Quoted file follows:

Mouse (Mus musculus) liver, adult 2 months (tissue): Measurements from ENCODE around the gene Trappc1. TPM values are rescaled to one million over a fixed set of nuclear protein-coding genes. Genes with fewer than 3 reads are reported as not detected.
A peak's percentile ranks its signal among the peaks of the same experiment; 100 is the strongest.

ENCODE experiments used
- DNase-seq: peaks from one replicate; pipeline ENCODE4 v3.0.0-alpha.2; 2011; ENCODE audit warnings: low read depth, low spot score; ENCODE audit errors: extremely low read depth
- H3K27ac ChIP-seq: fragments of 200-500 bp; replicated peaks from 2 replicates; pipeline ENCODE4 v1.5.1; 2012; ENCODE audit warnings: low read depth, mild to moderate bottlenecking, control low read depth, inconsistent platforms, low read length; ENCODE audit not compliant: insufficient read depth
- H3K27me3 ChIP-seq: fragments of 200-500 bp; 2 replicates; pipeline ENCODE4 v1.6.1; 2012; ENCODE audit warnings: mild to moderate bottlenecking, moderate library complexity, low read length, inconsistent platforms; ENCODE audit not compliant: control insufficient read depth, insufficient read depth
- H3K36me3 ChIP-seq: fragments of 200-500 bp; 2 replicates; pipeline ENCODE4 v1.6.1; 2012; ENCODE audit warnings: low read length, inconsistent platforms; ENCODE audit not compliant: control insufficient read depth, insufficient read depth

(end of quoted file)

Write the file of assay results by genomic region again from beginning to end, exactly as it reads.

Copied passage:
Mouse (Mus musculus) liver, adult 2 months (tissue): Measurements from ENCODE around the gene Trappc1. TPM values are rescaled to one million over a fixed set of nuclear protein-coding genes. Genes with fewer than 3 reads are reported as not detected.
A peak's percentile ranks its signal among the peaks of the same experiment; 100 is the strongest.

ENCODE experiments used
- DNase-seq: peaks from one replicate; pipeline ENCODE4 v3.0.0-alpha.2; 2011; ENCODE audit warnings: low read depth, low spot score; ENCODE audit errors: extremely low read depth
- H3K27ac ChIP-seq: fragments of 200-500 bp; replicated peaks from 2 replicates; pipeline ENCODE4 v1.5.1; 2012; ENCODE audit warnings: low read depth, mild to moderate bottlenecking, control low read depth, inconsistent platforms, low read length; ENCODE audit not compliant: insufficient read depth
- H3K27me3 ChIP-seq: fragments of 200-500 bp; 2 replicates; pipeline ENCODE4 v1.6.1; 2012; ENCODE audit warnings: mild to moderate bottlenecking, moderate library complexity, low read length, inconsistent platforms; ENCODE audit not compliant: control insufficient read depth, insufficient read depth
- H3K36me3 ChIP-seq: fragments of 200-500 bp; 2 replicates; pipeline ENCODE4 v1.6.1; 2012; ENCODE audit warnings: low read length, inconsistent platforms; ENCODE audit not compliant: control insufficient read depth, insufficient read depth